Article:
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[278] of the box where she sat, and stand up, that they might see her. For myself, I could not find her so very remarkable, though still I would not appeal from a decision like this, which is like the decision of a nation. She had a fine face, certainly, an open, radiant kind of beauty, an exquisite complexion, brilliant black eyes and hair, and a very graceful figure and manner. Her conversation, too, was light and pleasant and unaffected, and, what was most of all to her credit, though she had a perfect consciousness of her own beauty, which she took no pains to conceal, it was mingled with no conceit. It was like an historical fact to her. . . . . She had half the titles in Scotland at her feet. . . . .

I went quite as often to Mrs. Grant's, where an American, I imagine, finds himself at home more easily than anywhere else in Edinburgh. She is an old lady of such great good-nature and such strong good-sense, mingled with a natural talent, plain knowledge, and good taste, derived from English reading alone, that when she chooses to be pleasant she can be so to a high degree. Age and sorrow have fallen pretty heavily upon her. She is about seventy, and has lost several of her children, but still she is interested in what is going forward in the world, tells a great number of amusing stories about the past generation, and gives striking sketches of Highland manners and feelings, of which she is herself an interesting representative1 . . . . . Not a great deal of society came to her house, and what there was did not much interest me. I met there Owen of Lanark, who talked me out of all patience with his localities and universalities; Wilson, of ‘The Isle of Palms,’ a pretending young man, but with a great deal of talent2; Hogg, the poet, vulgar as his name, and a perpetual contradiction, in his conversation, to the exquisite delicacy of his Kilmeny. . . . .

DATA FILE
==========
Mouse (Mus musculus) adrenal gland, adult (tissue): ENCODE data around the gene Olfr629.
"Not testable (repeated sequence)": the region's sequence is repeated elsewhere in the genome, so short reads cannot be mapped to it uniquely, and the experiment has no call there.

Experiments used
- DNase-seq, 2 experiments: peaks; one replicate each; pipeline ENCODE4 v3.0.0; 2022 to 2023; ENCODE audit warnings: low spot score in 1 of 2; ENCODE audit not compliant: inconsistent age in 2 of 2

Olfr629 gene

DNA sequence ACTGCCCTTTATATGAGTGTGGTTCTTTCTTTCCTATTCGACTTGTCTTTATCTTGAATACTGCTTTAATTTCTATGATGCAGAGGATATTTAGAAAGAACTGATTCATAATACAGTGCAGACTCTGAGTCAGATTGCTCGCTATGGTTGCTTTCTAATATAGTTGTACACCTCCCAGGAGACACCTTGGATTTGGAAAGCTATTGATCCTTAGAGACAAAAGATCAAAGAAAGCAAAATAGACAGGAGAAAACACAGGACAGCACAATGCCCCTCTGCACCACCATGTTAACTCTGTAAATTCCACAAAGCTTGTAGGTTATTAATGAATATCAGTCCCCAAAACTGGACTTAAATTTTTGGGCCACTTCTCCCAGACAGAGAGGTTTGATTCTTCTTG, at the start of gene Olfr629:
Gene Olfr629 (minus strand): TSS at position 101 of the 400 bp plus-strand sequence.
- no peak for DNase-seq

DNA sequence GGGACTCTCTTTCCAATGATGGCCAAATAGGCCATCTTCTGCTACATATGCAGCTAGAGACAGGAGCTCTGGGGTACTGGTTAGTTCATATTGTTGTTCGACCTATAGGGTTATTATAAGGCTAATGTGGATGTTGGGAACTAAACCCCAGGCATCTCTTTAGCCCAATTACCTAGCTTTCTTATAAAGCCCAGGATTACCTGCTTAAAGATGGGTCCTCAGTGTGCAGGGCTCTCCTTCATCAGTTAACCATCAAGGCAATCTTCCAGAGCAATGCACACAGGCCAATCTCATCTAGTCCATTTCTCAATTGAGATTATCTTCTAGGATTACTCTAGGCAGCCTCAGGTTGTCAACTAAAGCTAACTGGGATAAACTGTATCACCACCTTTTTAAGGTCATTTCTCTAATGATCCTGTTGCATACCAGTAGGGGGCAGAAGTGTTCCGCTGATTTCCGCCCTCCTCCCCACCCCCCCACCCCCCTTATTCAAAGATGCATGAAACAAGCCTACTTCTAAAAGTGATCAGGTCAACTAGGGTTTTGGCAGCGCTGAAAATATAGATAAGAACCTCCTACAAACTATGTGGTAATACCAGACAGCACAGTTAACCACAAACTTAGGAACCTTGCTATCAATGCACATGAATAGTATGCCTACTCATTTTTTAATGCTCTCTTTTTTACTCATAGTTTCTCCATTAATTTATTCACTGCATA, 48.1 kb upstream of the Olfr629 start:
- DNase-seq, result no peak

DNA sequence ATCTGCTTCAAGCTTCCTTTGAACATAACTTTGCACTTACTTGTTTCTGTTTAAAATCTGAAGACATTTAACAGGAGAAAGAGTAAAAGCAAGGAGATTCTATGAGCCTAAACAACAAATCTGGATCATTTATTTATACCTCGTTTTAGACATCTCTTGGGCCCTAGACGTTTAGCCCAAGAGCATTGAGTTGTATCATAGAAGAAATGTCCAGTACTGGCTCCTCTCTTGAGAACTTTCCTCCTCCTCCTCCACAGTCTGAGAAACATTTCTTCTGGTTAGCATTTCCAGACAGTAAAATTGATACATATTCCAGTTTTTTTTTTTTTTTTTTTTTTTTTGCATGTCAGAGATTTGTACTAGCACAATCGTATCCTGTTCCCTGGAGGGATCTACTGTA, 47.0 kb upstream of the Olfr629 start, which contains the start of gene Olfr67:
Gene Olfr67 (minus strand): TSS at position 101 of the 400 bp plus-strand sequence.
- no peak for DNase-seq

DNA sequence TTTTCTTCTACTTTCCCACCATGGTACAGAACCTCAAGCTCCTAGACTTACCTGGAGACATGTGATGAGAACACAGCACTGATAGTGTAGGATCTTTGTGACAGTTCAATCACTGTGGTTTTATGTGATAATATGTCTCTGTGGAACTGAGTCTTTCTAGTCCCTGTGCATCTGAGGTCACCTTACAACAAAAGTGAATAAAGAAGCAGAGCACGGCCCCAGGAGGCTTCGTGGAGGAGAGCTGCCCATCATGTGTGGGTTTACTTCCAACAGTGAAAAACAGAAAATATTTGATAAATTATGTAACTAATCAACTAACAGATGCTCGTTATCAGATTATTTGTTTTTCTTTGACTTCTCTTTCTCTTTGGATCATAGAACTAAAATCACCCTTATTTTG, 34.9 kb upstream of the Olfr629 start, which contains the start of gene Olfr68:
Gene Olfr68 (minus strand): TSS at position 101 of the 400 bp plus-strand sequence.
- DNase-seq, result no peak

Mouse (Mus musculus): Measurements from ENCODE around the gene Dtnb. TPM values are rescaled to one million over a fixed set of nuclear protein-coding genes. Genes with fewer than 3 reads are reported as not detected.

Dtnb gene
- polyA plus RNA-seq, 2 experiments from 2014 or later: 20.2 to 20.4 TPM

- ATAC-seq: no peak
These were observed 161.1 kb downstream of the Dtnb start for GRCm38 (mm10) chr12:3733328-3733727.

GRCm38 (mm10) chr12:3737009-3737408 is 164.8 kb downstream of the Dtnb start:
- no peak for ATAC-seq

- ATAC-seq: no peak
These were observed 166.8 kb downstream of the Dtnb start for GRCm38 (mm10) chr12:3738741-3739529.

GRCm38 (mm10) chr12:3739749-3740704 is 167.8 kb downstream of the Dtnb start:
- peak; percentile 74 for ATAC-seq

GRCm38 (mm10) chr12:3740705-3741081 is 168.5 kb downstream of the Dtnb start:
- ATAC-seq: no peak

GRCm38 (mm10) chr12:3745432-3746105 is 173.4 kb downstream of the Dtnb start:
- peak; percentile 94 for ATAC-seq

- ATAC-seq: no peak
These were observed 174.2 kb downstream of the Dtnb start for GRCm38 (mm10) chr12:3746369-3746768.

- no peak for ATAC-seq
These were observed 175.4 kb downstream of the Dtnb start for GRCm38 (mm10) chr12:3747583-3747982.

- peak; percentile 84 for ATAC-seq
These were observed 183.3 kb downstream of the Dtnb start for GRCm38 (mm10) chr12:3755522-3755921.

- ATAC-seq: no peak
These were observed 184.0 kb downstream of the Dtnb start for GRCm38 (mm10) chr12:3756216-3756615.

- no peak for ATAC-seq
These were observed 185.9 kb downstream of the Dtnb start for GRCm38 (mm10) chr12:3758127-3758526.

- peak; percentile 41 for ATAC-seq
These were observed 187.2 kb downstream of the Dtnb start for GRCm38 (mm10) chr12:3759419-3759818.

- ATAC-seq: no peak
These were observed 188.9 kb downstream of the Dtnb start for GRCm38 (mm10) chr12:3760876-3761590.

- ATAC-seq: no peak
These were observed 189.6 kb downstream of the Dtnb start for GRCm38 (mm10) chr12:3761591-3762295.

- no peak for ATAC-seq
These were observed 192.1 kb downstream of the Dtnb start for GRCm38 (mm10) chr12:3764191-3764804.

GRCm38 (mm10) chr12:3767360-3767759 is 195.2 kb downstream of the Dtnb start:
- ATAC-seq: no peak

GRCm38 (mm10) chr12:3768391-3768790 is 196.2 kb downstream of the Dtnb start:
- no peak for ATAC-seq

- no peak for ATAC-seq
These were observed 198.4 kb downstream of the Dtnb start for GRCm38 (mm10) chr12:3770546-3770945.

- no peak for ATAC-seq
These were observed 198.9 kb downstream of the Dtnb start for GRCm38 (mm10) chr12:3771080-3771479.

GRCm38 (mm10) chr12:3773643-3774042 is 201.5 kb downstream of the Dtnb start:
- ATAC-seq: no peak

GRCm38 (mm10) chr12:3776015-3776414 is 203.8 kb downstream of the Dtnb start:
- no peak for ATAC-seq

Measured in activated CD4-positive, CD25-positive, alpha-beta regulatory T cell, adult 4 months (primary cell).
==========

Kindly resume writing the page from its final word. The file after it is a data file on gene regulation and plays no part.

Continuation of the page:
1 Extract from a letter of Mrs. Grant to a friend in America, dated June 24, 1819: ‘The American character has been much raised among our literary people here, by a constellation of persons of brilliant talents and polished manners, by whom we were dazzled and delighted last winter. A Mr. Preston of Virginia [South Carolina] and his friend from Carolina, whose name I cannot spell, for it is French [Hugh S. Legare], Mr. Ticknor, and Mr. Cogswell were the most distinguished representatives of your new world. A handsome and high-bred Mr. Ralston, from Philadelphia, whose mind seemed equal to his other attractions, left also a very favorable impression of transatlantic accomplishments. These were all very agreeable persons, Mr. Ticknor pre-eminently so, and I can assure you ample justice was done to their merits here.’—Memoirs of Mrs. Anne Grant, of Laggan.

2 John Wilson, ‘Christopher North,’ whose chief acknowledged production at this time was the ‘Isle of Palms,’ a poem.

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